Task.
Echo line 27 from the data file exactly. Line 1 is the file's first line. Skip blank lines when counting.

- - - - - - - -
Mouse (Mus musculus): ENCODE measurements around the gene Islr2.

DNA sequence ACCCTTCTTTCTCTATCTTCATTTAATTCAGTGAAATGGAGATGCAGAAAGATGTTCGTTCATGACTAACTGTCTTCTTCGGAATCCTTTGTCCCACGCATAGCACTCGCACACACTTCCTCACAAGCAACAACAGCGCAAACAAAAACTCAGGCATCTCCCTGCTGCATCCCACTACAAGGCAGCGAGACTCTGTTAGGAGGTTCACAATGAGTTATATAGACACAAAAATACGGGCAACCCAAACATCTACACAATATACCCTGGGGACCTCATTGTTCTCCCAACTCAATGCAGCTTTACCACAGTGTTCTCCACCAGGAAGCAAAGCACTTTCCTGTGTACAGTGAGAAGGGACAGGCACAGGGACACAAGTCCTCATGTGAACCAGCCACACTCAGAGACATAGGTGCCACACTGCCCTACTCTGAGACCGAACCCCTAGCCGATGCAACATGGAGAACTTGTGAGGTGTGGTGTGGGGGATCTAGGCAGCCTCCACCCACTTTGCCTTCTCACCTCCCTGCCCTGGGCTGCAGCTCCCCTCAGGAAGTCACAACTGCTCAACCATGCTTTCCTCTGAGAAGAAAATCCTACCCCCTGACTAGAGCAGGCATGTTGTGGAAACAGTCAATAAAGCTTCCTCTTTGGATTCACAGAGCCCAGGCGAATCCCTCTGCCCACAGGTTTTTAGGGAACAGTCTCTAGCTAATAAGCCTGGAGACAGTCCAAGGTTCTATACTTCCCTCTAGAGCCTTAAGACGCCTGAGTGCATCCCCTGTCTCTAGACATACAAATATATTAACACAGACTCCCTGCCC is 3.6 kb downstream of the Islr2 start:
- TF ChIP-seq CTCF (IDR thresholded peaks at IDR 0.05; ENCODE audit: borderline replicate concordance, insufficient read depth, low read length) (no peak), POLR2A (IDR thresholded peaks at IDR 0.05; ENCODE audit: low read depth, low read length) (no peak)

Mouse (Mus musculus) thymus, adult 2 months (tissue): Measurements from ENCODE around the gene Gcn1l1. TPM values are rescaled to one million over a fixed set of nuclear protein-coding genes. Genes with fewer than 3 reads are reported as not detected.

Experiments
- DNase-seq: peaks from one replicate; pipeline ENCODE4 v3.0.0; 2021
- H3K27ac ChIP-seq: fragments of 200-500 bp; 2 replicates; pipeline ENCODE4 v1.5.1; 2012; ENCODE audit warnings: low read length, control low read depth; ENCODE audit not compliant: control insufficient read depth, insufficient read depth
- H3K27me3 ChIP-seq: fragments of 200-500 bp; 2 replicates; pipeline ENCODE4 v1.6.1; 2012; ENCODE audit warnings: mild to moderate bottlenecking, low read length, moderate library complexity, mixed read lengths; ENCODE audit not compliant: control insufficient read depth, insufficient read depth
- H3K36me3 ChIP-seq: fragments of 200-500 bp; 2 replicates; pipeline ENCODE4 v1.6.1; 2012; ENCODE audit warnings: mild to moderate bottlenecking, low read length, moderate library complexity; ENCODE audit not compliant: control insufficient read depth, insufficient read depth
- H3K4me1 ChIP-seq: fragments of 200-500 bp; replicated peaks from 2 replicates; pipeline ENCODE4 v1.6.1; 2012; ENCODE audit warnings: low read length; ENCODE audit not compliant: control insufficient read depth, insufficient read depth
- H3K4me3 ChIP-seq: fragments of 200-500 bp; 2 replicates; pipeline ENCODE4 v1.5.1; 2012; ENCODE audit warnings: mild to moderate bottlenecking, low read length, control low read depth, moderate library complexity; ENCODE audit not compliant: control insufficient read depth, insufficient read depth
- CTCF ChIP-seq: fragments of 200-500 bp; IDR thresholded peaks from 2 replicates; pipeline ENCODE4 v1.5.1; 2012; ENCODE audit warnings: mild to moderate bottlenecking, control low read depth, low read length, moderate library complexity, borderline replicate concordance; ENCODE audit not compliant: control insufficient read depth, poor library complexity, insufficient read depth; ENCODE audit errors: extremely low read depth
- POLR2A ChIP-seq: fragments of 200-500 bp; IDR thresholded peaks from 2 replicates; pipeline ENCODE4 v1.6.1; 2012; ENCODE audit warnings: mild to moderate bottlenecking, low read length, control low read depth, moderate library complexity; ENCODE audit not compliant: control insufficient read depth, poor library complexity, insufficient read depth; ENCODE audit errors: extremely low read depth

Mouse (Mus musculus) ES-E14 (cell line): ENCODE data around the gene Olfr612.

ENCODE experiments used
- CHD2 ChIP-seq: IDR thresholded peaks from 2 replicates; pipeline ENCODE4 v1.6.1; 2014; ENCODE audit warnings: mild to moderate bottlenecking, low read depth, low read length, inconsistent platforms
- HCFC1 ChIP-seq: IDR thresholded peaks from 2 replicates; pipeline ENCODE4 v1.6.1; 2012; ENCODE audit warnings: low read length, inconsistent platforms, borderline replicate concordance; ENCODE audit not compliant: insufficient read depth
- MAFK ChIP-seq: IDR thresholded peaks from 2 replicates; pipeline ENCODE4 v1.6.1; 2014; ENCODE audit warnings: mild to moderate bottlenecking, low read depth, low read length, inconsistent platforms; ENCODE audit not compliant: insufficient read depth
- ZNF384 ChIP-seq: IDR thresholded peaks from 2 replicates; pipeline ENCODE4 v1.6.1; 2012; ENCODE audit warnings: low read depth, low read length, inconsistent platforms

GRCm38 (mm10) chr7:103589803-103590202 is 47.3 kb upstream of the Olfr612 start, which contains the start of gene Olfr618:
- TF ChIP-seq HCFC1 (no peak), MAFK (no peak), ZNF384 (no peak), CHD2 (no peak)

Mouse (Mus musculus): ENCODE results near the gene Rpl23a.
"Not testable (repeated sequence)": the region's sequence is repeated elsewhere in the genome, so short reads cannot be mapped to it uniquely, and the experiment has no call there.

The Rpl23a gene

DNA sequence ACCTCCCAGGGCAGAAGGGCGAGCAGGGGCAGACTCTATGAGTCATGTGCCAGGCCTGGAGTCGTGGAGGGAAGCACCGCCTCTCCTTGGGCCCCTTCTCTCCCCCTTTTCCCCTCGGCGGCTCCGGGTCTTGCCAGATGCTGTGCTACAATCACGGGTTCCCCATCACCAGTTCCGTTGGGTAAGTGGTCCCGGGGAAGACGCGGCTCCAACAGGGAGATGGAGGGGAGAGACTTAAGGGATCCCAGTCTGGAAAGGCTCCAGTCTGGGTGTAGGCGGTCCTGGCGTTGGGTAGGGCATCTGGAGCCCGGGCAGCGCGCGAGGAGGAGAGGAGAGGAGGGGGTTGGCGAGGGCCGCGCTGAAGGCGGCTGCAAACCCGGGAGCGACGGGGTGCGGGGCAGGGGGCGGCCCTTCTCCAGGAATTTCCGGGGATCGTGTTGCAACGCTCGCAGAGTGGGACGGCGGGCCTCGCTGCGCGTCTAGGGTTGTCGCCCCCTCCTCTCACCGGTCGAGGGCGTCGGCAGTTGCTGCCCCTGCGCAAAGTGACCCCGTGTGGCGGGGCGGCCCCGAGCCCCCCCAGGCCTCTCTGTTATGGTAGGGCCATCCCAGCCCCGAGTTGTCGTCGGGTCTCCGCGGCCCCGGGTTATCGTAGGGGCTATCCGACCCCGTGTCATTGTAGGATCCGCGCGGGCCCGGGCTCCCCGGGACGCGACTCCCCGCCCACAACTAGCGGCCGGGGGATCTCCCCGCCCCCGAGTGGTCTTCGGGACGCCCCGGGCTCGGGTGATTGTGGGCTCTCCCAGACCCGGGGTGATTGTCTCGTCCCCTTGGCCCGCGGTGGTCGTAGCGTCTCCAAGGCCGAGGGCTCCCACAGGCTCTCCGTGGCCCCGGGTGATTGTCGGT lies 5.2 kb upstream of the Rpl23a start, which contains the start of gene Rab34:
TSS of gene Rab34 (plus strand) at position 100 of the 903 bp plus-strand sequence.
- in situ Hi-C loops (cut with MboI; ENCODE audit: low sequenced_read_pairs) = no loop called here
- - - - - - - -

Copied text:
- in situ Hi-C loops (cut with MboI; ENCODE audit: low sequenced_read_pairs) = no loop called here